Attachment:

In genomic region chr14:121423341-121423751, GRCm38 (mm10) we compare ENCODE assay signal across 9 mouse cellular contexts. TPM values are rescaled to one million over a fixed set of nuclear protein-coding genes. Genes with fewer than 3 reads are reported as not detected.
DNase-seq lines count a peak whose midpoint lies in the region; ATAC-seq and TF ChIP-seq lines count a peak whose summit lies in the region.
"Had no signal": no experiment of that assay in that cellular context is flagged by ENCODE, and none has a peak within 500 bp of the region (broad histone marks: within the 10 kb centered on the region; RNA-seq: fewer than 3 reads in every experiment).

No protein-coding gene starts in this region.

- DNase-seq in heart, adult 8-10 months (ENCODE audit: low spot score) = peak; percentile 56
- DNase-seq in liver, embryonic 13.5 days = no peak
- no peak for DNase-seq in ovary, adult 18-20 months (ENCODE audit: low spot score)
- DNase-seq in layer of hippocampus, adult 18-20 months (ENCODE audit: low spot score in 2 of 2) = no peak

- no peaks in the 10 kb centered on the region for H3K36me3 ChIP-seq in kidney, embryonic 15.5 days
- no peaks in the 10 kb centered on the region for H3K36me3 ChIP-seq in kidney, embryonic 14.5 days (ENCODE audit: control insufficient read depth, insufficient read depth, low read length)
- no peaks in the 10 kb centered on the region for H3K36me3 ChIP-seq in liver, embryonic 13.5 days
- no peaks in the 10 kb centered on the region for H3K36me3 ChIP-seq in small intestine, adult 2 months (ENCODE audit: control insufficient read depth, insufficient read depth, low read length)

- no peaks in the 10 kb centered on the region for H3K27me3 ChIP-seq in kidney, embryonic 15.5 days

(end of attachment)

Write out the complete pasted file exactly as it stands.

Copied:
In genomic region chr14:121423341-121423751, GRCm38 (mm10) we compare ENCODE assay signal across 9 mouse cellular contexts. TPM values are rescaled to one million over a fixed set of nuclear protein-coding genes. Genes with fewer than 3 reads are reported as not detected.
DNase-seq lines count a peak whose midpoint lies in the region; ATAC-seq and TF ChIP-seq lines count a peak whose summit lies in the region.
"Had no signal": no experiment of that assay in that cellular context is flagged by ENCODE, and none has a peak within 500 bp of the region (broad histone marks: within the 10 kb centered on the region; RNA-seq: fewer than 3 reads in every experiment).

No protein-coding gene starts in this region.

- DNase-seq in heart, adult 8-10 months (ENCODE audit: low spot score) = peak; percentile 56
- DNase-seq in liver, embryonic 13.5 days = no peak
- no peak for DNase-seq in ovary, adult 18-20 months (ENCODE audit: low spot score)
- DNase-seq in layer of hippocampus, adult 18-20 months (ENCODE audit: low spot score in 2 of 2) = no peak

- no peaks in the 10 kb centered on the region for H3K36me3 ChIP-seq in kidney, embryonic 15.5 days
- no peaks in the 10 kb centered on the region for H3K36me3 ChIP-seq in kidney, embryonic 14.5 days (ENCODE audit: control insufficient read depth, insufficient read depth, low read length)
- no peaks in the 10 kb centered on the region for H3K36me3 ChIP-seq in liver, embryonic 13.5 days
- no peaks in the 10 kb centered on the region for H3K36me3 ChIP-seq in small intestine, adult 2 months (ENCODE audit: control insufficient read depth, insufficient read depth, low read length)

- no peaks in the 10 kb centered on the region for H3K27me3 ChIP-seq in kidney, embryonic 15.5 days